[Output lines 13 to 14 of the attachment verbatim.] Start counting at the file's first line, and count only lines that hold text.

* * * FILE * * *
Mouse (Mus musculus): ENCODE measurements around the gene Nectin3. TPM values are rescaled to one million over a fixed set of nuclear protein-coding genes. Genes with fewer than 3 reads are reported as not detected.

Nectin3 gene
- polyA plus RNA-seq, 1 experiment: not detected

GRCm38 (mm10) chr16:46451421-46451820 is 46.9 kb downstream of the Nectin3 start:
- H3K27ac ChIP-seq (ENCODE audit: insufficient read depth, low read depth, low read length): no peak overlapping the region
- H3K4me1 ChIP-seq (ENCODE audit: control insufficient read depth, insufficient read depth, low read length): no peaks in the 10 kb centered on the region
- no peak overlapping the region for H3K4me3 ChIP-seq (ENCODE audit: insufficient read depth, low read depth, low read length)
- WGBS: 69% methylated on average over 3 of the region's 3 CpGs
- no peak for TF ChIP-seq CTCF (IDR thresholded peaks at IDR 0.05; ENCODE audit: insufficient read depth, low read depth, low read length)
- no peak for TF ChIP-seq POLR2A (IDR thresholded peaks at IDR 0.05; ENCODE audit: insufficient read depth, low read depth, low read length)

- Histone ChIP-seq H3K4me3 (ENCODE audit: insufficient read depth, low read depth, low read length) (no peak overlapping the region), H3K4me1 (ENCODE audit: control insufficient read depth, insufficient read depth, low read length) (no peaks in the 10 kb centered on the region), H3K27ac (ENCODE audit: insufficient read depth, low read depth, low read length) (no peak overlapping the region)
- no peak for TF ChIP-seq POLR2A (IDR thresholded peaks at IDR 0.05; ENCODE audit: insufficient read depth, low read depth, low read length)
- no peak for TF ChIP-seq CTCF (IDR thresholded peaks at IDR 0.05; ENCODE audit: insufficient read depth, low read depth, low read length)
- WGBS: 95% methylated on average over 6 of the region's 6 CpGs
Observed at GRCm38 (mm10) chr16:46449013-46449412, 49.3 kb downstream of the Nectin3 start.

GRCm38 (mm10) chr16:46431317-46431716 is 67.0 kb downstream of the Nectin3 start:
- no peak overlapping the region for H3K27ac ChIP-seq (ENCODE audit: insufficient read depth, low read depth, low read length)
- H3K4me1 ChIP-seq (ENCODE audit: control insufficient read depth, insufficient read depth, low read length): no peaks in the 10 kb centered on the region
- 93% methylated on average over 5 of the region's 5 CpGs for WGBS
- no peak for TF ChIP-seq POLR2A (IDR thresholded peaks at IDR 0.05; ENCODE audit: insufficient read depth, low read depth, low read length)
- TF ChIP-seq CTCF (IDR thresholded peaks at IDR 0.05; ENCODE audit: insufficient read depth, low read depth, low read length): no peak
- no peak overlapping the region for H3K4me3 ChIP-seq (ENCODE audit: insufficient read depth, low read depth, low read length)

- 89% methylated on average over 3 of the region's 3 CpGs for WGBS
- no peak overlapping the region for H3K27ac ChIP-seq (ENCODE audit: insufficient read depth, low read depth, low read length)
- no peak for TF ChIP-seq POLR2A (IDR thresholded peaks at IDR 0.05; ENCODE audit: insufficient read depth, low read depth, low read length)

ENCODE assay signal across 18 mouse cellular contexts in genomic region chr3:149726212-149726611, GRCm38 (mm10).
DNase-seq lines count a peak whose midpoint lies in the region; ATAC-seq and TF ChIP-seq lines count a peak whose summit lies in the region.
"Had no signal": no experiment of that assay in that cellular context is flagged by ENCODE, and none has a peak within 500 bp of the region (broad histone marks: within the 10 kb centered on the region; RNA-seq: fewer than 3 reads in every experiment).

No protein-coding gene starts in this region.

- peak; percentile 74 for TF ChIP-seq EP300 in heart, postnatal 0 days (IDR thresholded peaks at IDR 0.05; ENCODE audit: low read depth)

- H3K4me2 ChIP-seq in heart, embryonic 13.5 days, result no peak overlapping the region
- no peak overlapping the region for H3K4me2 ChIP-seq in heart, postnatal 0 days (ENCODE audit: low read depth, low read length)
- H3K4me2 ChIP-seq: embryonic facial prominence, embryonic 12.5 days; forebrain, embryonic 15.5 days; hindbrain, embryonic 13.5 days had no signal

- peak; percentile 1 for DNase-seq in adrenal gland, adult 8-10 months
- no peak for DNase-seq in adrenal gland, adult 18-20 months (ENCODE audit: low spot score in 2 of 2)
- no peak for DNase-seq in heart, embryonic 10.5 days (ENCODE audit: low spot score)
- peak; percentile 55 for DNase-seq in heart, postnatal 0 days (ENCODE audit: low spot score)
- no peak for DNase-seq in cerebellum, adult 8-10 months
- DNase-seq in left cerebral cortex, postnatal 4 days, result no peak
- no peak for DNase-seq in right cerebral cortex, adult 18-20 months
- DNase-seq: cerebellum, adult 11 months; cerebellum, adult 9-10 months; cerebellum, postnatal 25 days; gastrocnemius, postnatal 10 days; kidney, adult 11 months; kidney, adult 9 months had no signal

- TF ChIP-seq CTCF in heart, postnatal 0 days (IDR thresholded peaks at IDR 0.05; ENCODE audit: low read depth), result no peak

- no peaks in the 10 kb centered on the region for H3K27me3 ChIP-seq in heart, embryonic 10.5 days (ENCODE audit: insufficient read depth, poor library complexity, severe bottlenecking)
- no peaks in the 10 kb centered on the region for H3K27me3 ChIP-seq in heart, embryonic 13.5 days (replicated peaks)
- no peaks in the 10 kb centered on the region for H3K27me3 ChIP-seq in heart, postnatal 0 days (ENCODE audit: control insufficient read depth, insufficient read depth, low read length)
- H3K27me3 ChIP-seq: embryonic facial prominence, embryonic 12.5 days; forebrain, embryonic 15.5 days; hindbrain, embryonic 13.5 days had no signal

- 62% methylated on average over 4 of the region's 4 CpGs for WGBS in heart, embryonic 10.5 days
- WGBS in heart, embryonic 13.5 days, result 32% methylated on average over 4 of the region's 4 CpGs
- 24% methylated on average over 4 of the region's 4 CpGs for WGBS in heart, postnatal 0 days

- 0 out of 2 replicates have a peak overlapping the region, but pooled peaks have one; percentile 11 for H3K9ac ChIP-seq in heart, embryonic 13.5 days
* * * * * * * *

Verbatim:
- no peak for TF ChIP-seq CTCF (IDR thresholded peaks at IDR 0.05; ENCODE audit: insufficient read depth, low read depth, low read length)
- WGBS: 95% methylated on average over 6 of the region's 6 CpGs